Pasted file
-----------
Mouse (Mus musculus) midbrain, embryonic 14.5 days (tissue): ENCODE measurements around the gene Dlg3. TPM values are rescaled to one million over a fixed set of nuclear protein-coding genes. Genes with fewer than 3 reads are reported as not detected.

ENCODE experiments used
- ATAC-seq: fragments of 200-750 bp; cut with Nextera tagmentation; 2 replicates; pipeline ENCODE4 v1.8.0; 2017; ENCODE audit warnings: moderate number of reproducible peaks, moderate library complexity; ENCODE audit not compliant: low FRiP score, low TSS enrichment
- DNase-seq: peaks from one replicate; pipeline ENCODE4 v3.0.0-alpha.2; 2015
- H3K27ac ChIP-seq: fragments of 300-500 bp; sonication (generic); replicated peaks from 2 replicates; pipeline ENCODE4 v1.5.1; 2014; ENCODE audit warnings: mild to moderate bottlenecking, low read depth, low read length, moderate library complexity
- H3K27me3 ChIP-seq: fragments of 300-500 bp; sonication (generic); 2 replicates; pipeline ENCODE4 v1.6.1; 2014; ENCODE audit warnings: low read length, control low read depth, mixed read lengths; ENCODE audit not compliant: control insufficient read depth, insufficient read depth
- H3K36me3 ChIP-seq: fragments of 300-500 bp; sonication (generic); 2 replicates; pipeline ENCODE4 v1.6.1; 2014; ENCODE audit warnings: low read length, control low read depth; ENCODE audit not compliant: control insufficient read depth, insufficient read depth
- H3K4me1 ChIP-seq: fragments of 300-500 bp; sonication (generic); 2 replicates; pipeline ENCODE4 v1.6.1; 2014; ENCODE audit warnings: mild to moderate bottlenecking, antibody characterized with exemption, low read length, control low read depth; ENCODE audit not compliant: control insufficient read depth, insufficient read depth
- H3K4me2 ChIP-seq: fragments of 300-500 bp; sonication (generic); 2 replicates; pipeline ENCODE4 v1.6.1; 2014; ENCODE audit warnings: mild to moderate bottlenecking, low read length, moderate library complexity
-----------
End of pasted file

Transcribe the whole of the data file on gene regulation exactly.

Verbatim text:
Mouse (Mus musculus) midbrain, embryonic 14.5 days (tissue): ENCODE measurements around the gene Dlg3. TPM values are rescaled to one million over a fixed set of nuclear protein-coding genes. Genes with fewer than 3 reads are reported as not detected.

ENCODE experiments used
- ATAC-seq: fragments of 200-750 bp; cut with Nextera tagmentation; 2 replicates; pipeline ENCODE4 v1.8.0; 2017; ENCODE audit warnings: moderate number of reproducible peaks, moderate library complexity; ENCODE audit not compliant: low FRiP score, low TSS enrichment
- DNase-seq: peaks from one replicate; pipeline ENCODE4 v3.0.0-alpha.2; 2015
- H3K27ac ChIP-seq: fragments of 300-500 bp; sonication (generic); replicated peaks from 2 replicates; pipeline ENCODE4 v1.5.1; 2014; ENCODE audit warnings: mild to moderate bottlenecking, low read depth, low read length, moderate library complexity
- H3K27me3 ChIP-seq: fragments of 300-500 bp; sonication (generic); 2 replicates; pipeline ENCODE4 v1.6.1; 2014; ENCODE audit warnings: low read length, control low read depth, mixed read lengths; ENCODE audit not compliant: control insufficient read depth, insufficient read depth
- H3K36me3 ChIP-seq: fragments of 300-500 bp; sonication (generic); 2 replicates; pipeline ENCODE4 v1.6.1; 2014; ENCODE audit warnings: low read length, control low read depth; ENCODE audit not compliant: control insufficient read depth, insufficient read depth
- H3K4me1 ChIP-seq: fragments of 300-500 bp; sonication (generic); 2 replicates; pipeline ENCODE4 v1.6.1; 2014; ENCODE audit warnings: mild to moderate bottlenecking, antibody characterized with exemption, low read length, control low read depth; ENCODE audit not compliant: control insufficient read depth, insufficient read depth
- H3K4me2 ChIP-seq: fragments of 300-500 bp; sonication (generic); 2 replicates; pipeline ENCODE4 v1.6.1; 2014; ENCODE audit warnings: mild to moderate bottlenecking, low read length, moderate library complexity